Public Policy majors are required to complete a concentration, consisting of 15 units of coursework, in a field of applied policy analysis or advanced analytical skills. This post-core coursework must be coherent, either in the sense that the courses offer complementary perspectives on common policy issues or in the sense that the courses build on each other sequentially. Also, the coursework should apply skills acquired in one or more of the program’s core courses. Concentration coursework should, as a rule, consist of upper‐division (100‐level) courses and be taken for a letter grade. Students design their own concentration coursework with the help of their faculty advisers. The concentrations each have a list of suggested faculty advisers, all of whom are Members of Academic Council unless otherwise indicated by an asterisk.
Students must submit a concentration form before the end of Spring Quarter of the junior year listing their proposed concentration courses and a brief explanation of why these courses make sense as a concentration. This coursework must be approved by a faculty adviser and the program director. If a student chooses, the Registrar can list his or her concentration as a "Degree Subplan." Subplans are printed on the transcript and diploma and are selected in AXESS.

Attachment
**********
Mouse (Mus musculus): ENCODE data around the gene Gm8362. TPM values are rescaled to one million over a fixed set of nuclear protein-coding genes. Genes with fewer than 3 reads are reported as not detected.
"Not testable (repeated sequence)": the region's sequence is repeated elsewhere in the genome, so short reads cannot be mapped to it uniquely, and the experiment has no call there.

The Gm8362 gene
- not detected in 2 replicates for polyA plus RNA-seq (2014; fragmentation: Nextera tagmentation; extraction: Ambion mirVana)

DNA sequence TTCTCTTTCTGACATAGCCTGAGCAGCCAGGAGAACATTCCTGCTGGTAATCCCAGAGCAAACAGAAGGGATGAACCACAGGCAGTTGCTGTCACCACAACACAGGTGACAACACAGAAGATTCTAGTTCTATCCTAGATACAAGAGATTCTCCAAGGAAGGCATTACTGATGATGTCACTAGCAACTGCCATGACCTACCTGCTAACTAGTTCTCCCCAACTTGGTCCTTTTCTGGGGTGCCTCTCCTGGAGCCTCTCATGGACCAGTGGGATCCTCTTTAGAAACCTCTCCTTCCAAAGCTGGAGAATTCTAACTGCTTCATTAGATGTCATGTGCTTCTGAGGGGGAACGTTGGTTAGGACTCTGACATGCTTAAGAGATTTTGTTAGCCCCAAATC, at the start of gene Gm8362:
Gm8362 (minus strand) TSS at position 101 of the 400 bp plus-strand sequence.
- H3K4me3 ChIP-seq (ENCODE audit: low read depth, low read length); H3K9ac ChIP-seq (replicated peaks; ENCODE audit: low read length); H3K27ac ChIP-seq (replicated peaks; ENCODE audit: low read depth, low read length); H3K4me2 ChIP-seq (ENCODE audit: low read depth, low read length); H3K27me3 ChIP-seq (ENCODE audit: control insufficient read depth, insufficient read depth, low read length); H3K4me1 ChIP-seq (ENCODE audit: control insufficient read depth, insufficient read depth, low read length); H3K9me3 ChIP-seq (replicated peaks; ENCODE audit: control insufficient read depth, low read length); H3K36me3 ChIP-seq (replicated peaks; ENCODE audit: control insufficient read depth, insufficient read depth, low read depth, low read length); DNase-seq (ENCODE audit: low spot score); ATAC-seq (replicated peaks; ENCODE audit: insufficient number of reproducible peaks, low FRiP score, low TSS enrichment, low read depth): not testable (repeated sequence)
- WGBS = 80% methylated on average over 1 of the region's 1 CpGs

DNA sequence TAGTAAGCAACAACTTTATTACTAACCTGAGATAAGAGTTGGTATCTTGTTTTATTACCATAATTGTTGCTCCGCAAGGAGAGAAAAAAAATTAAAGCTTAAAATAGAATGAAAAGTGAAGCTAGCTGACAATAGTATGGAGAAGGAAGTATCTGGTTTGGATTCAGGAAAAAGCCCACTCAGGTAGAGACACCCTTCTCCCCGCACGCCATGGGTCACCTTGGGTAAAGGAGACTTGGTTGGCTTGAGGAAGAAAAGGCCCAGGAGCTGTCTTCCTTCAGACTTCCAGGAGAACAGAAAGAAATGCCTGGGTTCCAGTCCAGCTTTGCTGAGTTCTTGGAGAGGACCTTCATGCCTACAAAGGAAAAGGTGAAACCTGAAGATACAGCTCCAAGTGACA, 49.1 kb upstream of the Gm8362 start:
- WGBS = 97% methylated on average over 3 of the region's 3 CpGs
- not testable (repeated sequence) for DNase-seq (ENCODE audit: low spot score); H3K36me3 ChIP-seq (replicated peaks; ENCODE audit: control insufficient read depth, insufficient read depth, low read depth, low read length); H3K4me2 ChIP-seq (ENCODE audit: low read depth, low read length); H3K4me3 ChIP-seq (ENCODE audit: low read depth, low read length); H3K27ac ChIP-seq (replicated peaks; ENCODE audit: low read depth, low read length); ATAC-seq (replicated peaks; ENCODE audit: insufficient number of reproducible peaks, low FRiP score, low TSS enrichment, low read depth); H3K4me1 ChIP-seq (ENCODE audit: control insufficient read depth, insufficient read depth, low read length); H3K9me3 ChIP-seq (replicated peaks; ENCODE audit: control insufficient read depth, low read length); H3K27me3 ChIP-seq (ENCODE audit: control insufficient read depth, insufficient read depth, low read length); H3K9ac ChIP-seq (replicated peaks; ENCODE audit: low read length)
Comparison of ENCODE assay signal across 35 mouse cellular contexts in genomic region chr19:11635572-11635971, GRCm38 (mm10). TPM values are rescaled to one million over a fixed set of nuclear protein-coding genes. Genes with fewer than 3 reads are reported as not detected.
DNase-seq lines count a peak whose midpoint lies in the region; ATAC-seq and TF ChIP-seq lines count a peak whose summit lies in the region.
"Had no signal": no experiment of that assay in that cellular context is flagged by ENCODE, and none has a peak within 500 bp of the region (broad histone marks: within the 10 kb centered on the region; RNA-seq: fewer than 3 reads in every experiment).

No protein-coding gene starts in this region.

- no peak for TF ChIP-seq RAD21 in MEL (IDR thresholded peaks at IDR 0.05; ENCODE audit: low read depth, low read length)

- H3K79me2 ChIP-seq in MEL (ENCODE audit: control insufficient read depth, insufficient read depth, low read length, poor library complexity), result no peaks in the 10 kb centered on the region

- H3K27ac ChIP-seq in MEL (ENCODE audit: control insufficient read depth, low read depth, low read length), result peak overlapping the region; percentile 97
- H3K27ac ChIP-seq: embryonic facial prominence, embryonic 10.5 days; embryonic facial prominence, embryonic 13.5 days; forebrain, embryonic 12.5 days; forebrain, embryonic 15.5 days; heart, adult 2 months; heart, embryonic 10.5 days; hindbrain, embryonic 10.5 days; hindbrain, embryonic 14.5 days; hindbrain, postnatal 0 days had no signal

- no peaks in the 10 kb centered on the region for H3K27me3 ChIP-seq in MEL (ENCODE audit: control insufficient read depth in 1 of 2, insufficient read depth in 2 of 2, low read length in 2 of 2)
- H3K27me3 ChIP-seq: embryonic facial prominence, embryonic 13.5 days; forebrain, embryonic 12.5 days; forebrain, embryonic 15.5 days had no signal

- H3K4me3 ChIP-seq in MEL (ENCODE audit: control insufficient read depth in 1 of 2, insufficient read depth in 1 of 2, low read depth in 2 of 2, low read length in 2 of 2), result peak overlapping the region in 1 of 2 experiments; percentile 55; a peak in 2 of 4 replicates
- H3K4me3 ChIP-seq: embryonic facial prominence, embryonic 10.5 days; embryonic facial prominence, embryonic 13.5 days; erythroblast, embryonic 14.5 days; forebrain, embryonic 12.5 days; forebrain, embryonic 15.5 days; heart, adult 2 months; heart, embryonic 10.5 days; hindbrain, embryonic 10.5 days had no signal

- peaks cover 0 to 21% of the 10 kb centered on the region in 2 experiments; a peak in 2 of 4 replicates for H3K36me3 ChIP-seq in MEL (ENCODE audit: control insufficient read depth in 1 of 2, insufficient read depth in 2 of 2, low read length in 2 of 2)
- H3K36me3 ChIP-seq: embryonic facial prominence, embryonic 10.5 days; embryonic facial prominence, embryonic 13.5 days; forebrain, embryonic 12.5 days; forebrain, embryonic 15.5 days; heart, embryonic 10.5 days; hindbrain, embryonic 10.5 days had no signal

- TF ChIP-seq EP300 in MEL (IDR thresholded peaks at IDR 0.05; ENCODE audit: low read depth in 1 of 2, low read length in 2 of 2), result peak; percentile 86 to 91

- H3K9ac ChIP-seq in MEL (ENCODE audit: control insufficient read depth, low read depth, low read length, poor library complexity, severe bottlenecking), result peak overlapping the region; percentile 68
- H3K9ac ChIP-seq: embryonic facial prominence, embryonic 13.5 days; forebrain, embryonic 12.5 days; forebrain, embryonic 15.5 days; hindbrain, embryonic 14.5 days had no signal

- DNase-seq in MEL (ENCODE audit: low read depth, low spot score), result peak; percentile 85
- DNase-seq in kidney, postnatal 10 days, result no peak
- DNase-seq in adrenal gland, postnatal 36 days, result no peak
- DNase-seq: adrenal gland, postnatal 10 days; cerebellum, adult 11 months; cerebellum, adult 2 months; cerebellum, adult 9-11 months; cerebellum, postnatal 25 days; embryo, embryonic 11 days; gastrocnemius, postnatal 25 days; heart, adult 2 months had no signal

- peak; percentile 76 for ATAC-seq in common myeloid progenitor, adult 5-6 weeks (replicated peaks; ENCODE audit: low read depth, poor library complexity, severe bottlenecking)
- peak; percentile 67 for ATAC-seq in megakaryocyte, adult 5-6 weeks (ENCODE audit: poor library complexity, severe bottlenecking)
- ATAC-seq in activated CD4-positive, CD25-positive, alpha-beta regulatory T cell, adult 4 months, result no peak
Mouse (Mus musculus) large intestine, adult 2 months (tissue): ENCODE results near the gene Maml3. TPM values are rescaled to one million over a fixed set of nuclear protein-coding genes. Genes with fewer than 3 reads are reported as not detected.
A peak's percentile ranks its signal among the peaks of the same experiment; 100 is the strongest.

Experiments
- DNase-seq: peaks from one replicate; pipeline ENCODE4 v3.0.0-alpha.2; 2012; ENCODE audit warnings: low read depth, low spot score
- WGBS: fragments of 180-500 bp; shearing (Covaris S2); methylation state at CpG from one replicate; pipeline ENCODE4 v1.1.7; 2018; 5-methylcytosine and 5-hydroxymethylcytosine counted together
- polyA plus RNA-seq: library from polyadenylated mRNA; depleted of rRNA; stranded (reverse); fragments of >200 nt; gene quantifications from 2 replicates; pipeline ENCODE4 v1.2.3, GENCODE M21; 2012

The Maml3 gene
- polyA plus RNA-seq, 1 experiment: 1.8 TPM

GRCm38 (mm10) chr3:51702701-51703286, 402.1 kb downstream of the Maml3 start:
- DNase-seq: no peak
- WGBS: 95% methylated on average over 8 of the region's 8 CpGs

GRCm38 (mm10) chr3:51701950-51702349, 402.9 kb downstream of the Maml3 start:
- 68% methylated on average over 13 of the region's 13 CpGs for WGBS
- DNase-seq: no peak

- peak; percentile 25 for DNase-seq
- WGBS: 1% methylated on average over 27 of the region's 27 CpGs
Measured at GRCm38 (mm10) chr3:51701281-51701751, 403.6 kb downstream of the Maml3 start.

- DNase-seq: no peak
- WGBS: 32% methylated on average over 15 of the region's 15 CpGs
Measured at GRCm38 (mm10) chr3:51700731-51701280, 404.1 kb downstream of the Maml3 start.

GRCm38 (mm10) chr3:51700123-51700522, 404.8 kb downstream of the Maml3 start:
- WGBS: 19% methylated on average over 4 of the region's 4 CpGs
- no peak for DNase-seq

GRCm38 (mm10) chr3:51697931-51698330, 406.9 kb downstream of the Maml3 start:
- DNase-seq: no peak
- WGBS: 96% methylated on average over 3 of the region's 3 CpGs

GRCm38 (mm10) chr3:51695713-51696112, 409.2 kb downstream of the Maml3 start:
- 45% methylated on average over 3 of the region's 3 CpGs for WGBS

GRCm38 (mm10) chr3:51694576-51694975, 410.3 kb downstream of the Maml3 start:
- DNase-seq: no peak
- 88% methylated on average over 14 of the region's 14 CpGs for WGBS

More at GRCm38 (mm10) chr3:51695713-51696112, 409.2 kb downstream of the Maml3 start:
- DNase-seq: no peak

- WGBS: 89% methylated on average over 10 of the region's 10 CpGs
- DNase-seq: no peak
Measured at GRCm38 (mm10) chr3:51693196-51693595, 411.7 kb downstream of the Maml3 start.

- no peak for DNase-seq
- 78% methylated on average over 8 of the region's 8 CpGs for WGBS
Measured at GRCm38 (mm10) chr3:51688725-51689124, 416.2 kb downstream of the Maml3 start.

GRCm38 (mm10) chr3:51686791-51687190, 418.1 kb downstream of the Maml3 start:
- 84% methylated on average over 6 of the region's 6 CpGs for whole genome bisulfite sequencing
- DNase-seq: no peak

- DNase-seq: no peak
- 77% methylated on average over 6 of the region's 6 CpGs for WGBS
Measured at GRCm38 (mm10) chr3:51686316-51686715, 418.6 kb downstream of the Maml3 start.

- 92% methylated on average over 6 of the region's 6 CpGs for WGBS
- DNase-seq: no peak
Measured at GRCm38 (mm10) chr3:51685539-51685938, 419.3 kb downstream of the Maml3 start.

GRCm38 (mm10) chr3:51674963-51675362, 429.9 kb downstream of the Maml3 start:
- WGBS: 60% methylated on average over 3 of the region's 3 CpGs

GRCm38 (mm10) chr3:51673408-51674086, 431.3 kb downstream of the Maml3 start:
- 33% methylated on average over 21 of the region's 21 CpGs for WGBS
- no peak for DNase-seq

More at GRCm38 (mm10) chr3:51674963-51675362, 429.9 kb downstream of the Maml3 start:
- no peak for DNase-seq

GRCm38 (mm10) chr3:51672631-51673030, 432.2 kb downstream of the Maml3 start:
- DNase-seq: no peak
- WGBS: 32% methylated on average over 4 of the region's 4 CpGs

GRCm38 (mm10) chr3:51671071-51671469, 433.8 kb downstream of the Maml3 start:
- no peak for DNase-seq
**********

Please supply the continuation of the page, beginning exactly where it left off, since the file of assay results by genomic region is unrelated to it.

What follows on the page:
Below is a list of concentrations. Students also have the option of designing their own concentrations should none of the topics listed below exactly fit their interests. Clicking on the concentrations below will bring up a list courses that students in the past have used in designing concentration coursework. These classes are suggestions only; students may choose to take other courses, though all concentration courses must be discussed with and approved by the faculty adviser whether or not they are on the suggested list. Students may also propose directed reading, Overseas Studies (BOSP), and Bing Stanford in Washington (BSIW) courses.
- Advanced Policy Analysis
- Computational Public Policy
- Design of Public Institutions
- Development and Growth Policies
- Discrimination, Crime, and Poverty Policy
- Education Policy
- Health Care Policy
- International and National Security Policy
- Law and the Legal System
- Political and Moral Philosophy
- Resources, Environment, and Energy Policy
- Science and Technology Policy
- Urban and Regional Policy